Sturgeon asks for a seat at the Brexit negotiating table

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This newspaper obtained correspondence between Ms Sturgeon, other SNP ministers and civil servants in the run-up to the report's publication.

However, Ms Sturgeon said she was not concerned about losing the seat.

Scottish Labour said that its pledges to boost the minimum wage to £10 an hour and invest in local services would help tackle poverty, whereas further cuts by the Tory government at Westminster and the SNP administration in Edinburgh would drive more families into poverty and reliance on foodbanks.

"We have to set out... the process for regaining or retaining, depending on where we are in the Brexit process, European Union membership", she said.

Meanwhile, she said the Tories "who for years have mounted ideological attacks on policies as diverse as free prescriptions and council house building have now - albeit belatedly and with little credibility - decided that they are both a good thing".

"Now, in a cynical attempt to win back Leave voters who have deserted the SNP, she now refuses to say whether an independent Scotland would go back in".

'I think people, if they stop and think about a Scottish Government that's got more powers than any previous Scottish Government, that's got a bigger budget than any previous Scottish Government, what they could have done in 10 years if they hadn't spent so much time trying to rip Scotland out of the United Kingdom and continuing to do so.

She told BBC Radio Scotland: "Because we as the Scottish government, the SNP, are not in charge of the Brexit process right now we don't know exactly what that is going to be like, how that is going to unfold".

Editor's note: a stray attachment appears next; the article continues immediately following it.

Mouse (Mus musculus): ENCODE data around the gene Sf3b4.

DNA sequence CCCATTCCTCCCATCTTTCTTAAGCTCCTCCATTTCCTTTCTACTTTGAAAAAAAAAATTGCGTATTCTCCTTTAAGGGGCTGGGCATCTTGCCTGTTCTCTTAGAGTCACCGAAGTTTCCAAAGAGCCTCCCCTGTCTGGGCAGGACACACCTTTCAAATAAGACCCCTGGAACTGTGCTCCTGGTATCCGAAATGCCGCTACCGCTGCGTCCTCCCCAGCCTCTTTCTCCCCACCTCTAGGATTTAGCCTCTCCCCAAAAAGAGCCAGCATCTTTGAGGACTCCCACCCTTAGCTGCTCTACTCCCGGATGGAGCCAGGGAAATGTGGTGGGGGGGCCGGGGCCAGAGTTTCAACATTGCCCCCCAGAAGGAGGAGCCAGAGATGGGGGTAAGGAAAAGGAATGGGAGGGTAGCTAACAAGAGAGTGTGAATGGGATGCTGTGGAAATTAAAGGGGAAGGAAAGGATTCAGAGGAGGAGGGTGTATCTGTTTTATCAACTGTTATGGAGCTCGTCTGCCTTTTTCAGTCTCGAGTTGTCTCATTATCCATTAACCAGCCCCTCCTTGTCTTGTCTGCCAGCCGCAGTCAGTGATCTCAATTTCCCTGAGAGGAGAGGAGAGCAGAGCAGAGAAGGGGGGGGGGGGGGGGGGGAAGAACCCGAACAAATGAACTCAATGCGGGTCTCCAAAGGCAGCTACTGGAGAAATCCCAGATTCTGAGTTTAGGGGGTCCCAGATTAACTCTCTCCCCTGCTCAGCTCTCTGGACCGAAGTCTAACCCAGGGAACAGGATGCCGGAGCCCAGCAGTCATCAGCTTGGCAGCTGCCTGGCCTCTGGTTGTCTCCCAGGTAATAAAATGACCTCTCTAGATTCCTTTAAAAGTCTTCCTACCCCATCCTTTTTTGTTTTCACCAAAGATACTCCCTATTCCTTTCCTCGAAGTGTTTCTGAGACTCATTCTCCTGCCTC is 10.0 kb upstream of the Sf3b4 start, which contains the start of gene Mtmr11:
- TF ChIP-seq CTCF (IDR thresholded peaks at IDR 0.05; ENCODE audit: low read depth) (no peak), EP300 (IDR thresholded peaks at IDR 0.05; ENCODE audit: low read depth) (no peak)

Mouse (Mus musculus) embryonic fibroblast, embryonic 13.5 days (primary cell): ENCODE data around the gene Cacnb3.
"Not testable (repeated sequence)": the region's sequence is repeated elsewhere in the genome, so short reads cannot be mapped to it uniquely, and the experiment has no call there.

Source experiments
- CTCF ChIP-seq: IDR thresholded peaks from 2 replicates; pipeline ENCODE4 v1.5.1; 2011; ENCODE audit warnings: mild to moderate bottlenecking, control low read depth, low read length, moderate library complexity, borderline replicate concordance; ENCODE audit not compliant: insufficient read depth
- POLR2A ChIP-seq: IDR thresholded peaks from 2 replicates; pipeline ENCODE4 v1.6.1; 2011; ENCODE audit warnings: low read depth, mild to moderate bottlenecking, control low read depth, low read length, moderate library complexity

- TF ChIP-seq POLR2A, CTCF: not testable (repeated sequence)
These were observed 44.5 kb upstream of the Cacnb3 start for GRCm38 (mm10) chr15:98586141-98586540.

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He said: "The SNP are rattled".

"Only then can we protect Scotland from the dangers of an unopposed Tory government at Westminster and continue to make Scotland the best country it can be".

"Over the past 10 years we have worked every day to make Scotland a better country", she stated.

During the meeting with staff and students the First Minister also said that scrapping the Erasmus scheme would be "bonkers". It's about how much money we have to spend on schools and hospitals, what money wages and pensions will be paid in, and will determine how families pay the bills.

"The Erasmus programme which has grown and grown fantastically since I did it is something that I think has a real tangible benefit".

Incumbent NE Fife SNP candidate Stephen Gethins reaffirmed his commitment to the erasmus scheme, stating "It's something that's quite personal to me because it formed a part of my own educational development".

Mr Gethins stated that the First Minister's visit was "to put Europe on the agenda in this election".

Past year the Scottish Conservatives fought the Holyrood election on a pledge to bring back the charges in Scotland, which they said had cost the NHS £60 million. "And we can stand up for investment in education and mental health".

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